Placing yourself in front of a painting by Volkan Diyaroglu is a bold undertaking. The actual decision to look at his work, and to adopt a stance toward it, is in itself a chimera. One might perhaps describe any attempt to go to meet it as an illusory rapprochement. Or even, when the gaze puts up a resistance, we could speak of how the fabulous monster—lion’s head, goat’s body and dragon’s tail—overpowers the spectator. Volkan Diyaroglu’s works demand a willingness that could snap on the first viewing if one does not truly look, because the artist exacts a committed gaze, one that does nothing if not challenge the eye and all the places it leads to. After all, here, seeing goes much beyond a simple opening and shutting of the eyes and entails an exploration into the depths of the gaze.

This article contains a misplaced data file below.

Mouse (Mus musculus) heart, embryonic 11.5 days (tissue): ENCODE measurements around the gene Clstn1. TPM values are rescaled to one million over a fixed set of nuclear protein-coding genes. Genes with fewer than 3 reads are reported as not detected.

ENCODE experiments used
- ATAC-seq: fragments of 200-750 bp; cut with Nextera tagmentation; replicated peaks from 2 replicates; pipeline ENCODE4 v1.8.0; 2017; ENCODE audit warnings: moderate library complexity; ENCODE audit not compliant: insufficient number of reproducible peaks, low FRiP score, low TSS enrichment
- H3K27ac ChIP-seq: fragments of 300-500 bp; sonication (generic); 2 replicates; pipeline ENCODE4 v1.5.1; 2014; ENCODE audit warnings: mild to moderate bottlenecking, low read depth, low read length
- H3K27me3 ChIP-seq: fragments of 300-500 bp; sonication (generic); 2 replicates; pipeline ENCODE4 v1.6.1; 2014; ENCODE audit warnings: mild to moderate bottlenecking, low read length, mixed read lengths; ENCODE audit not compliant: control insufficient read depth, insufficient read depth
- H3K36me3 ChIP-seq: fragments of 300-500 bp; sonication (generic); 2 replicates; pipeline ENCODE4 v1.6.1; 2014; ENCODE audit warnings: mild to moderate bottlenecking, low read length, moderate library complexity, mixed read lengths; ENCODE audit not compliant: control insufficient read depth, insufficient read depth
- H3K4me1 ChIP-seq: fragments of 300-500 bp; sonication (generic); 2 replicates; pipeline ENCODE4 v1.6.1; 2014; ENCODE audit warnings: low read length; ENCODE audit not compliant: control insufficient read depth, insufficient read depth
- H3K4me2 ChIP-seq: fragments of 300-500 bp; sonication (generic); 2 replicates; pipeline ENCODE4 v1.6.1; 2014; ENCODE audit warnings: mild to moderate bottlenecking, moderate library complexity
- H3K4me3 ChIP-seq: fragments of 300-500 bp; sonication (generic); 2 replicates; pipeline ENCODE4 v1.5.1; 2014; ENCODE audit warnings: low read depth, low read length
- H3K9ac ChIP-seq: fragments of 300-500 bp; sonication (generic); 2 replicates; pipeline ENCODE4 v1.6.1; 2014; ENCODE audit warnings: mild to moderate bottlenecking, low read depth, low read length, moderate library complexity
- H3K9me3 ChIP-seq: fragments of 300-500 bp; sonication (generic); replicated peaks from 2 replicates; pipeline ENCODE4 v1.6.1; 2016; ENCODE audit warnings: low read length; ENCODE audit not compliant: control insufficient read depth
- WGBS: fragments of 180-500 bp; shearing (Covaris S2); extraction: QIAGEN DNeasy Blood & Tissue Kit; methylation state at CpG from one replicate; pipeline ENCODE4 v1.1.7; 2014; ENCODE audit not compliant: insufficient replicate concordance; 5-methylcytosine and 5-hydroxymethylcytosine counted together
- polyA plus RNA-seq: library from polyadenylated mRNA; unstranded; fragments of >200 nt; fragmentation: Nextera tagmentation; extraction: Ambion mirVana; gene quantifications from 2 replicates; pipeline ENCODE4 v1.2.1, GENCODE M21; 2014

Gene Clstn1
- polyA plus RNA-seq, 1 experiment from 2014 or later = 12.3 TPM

José Luis Clemente, 2020